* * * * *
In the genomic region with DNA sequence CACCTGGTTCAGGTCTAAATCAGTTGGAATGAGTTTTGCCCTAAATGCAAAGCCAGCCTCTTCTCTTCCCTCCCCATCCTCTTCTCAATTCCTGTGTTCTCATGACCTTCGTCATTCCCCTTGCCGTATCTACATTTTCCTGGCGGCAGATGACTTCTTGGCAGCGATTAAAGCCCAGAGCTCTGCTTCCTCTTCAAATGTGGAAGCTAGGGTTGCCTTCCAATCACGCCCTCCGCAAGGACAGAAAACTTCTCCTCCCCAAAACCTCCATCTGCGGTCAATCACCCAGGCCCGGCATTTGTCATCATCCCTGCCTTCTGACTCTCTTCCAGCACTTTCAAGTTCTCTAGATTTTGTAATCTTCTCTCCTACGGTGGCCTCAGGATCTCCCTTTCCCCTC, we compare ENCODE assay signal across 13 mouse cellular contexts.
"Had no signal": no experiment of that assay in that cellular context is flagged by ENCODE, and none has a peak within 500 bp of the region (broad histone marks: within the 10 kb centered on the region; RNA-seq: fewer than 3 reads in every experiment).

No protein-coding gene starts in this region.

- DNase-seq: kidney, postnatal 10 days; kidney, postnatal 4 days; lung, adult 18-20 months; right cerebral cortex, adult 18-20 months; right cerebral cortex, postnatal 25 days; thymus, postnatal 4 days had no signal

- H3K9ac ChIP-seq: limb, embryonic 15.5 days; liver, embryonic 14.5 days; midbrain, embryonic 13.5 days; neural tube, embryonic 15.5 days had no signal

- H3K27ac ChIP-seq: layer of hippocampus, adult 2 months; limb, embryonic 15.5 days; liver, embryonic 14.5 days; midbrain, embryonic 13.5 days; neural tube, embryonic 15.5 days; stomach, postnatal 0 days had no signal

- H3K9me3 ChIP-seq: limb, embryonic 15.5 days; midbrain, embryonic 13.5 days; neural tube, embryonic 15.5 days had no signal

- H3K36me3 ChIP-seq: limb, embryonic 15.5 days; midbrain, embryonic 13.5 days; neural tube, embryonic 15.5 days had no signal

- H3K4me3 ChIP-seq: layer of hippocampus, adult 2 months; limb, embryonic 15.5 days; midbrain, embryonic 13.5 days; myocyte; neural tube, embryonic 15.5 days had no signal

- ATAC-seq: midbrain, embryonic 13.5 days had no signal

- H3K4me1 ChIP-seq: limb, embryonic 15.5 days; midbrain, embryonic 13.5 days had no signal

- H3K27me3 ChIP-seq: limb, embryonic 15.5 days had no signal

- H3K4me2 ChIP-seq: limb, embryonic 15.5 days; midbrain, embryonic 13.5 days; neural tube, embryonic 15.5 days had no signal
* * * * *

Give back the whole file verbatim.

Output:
In the genomic region with DNA sequence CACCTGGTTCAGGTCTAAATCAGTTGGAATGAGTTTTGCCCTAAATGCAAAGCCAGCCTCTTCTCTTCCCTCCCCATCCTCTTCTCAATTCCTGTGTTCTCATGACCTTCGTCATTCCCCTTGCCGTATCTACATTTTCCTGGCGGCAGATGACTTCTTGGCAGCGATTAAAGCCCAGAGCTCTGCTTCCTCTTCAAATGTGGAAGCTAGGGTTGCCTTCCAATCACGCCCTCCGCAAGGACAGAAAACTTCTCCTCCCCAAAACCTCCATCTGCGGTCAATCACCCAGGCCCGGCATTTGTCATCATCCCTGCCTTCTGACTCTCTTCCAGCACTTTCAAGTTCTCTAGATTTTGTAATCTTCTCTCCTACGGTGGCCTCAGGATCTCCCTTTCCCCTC, we compare ENCODE assay signal across 13 mouse cellular contexts.
"Had no signal": no experiment of that assay in that cellular context is flagged by ENCODE, and none has a peak within 500 bp of the region (broad histone marks: within the 10 kb centered on the region; RNA-seq: fewer than 3 reads in every experiment).

No protein-coding gene starts in this region.

- DNase-seq: kidney, postnatal 10 days; kidney, postnatal 4 days; lung, adult 18-20 months; right cerebral cortex, adult 18-20 months; right cerebral cortex, postnatal 25 days; thymus, postnatal 4 days had no signal

- H3K9ac ChIP-seq: limb, embryonic 15.5 days; liver, embryonic 14.5 days; midbrain, embryonic 13.5 days; neural tube, embryonic 15.5 days had no signal

- H3K27ac ChIP-seq: layer of hippocampus, adult 2 months; limb, embryonic 15.5 days; liver, embryonic 14.5 days; midbrain, embryonic 13.5 days; neural tube, embryonic 15.5 days; stomach, postnatal 0 days had no signal

- H3K9me3 ChIP-seq: limb, embryonic 15.5 days; midbrain, embryonic 13.5 days; neural tube, embryonic 15.5 days had no signal

- H3K36me3 ChIP-seq: limb, embryonic 15.5 days; midbrain, embryonic 13.5 days; neural tube, embryonic 15.5 days had no signal

- H3K4me3 ChIP-seq: layer of hippocampus, adult 2 months; limb, embryonic 15.5 days; midbrain, embryonic 13.5 days; myocyte; neural tube, embryonic 15.5 days had no signal

- ATAC-seq: midbrain, embryonic 13.5 days had no signal

- H3K4me1 ChIP-seq: limb, embryonic 15.5 days; midbrain, embryonic 13.5 days had no signal

- H3K27me3 ChIP-seq: limb, embryonic 15.5 days had no signal

- H3K4me2 ChIP-seq: limb, embryonic 15.5 days; midbrain, embryonic 13.5 days; neural tube, embryonic 15.5 days had no signal